The majority of the coastal communities of the coastal communities live in direct dependency on marine resources - Photo: ASITY Madagascar
Local handicraft production generates sustainable income for women - Photo: ASITY Madagascar
Traditional fire clearing threatens the sensitive ecosystem of the protected area. - Photo: Bernhard Walter
Heavy erosion leads to destructive sedimentation of marine ecosystems - Photo: ASITY Madagascar
Green coasts for Western Madagascar
Country / Region
Madagascar / Mahavavy-Kinkony Complex (CMK)
October 2020 to March 2023
ASITY Madagascar is looking back to long years of experience in conservation and sustainable development in Madagascar. ASITY Madagascar and NABU are partners of the global BirdLife International network
Sponsored by / Supported by
The project is financially supported by the German Federal Ministry for Economic Cooperation and Development (BMZ)
With this project we are contributing to the following SDGs
SDG1, SDG2, SDG8, SDG9, SDG11, SDG12, SDG13, SDG14, and SDG15
Income generation through sustainable use of local resources
By developing local marine and terrestrial value chains the project intends to generate higher and sustainable income for local communities and conserve coastal ecosystems. The following activities are in implementation:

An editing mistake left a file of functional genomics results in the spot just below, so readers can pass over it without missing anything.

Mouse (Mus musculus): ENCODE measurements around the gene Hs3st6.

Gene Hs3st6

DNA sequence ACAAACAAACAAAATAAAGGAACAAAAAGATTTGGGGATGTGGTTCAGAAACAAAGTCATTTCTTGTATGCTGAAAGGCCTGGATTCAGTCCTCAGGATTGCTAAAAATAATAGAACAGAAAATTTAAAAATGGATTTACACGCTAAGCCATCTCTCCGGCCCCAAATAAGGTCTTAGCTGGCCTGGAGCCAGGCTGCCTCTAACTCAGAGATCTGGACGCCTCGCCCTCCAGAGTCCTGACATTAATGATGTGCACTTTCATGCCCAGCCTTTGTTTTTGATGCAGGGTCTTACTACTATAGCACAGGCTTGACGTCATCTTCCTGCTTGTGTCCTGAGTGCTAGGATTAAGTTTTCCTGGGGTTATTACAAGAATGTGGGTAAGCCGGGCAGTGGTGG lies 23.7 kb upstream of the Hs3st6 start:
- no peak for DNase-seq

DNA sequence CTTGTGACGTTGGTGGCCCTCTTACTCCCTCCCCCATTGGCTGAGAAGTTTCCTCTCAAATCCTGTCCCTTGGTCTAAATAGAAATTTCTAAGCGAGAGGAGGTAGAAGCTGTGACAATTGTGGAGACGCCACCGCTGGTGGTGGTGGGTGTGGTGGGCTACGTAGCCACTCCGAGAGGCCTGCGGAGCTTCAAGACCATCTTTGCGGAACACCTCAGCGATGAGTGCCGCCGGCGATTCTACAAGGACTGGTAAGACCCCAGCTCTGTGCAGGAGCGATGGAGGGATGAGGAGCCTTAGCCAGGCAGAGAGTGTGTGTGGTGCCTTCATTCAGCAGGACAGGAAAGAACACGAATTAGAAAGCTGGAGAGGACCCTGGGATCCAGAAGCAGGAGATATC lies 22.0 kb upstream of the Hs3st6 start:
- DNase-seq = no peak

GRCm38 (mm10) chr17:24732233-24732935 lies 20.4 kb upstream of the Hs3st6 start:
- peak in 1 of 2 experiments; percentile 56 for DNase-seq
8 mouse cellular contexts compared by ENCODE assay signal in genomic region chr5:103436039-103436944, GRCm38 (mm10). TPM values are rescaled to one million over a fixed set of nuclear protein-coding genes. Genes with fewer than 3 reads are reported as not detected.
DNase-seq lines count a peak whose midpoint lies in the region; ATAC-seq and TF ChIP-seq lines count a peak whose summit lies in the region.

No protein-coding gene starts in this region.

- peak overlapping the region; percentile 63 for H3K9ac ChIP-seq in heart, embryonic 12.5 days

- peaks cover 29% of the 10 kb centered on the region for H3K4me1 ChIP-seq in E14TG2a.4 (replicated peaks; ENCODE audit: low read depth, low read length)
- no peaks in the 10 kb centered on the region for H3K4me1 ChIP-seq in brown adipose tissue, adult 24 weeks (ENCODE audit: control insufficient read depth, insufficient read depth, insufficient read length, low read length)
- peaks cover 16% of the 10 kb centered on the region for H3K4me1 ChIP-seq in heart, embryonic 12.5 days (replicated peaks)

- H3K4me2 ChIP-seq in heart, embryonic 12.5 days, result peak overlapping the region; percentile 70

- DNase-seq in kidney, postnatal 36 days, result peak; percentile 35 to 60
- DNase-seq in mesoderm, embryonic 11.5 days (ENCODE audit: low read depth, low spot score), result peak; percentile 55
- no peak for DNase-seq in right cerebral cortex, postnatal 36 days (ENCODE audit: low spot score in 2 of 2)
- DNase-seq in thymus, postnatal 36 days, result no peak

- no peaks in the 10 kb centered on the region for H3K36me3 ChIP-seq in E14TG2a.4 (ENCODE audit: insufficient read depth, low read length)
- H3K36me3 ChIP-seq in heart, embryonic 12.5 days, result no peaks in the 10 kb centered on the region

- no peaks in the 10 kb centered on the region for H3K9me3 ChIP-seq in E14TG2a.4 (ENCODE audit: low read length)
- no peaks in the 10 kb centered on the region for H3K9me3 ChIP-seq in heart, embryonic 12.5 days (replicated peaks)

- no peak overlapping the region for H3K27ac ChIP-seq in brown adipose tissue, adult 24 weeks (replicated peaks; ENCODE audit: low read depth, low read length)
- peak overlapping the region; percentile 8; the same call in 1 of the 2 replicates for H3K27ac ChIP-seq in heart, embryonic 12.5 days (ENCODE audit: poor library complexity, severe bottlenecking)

- Survey on marine value chains and piloting of most suited value chains
- Expansion of fish farming in freshwater ponds for additional income and reduction of the pressure on marine resources
- Improvement of quality local handicraft production and marketing with 60 women for income generation
- Socio-economic monitoring
Marine protection and adaptation to climate change
Our aim is to strengthen the climate resilience of coastal ecosystems and agriculture and to safeguard ecosystem services for the long-term. The local communities suffer from unregulated use of marine habitats, in particular through external user groups, which leads to overexploitation.
- Piloting of Climate Smart Agriculture methods
- Erosion control through afforestation of mangrove forests, reforestation of gallery forests and afforestation of dry forests
- Assessment of condition of marine ecosystems and development of a tailor-cut conservation and use concept
- Regional and local awareness creation campaign
- Coastal monitoring
- Introduction of fishing regulations in order to reduce illegal exploitation
Capacity development, monitoring and communication for enhancing the management of the protected area CMK
We aim to further develop the capacities of the local communities for improved community-based protected area management. Therefore the following activities are being implemented:
- Strengthening of the community-based protected area management through capacity development
- Community demarcation of coastal conservation and use zones and community-based monitoring
- Enhancement of the CMK management platform MMZ and networking with the protected areas network Nouvelles Aires Protégées, NAP
- Communication and environmental education programme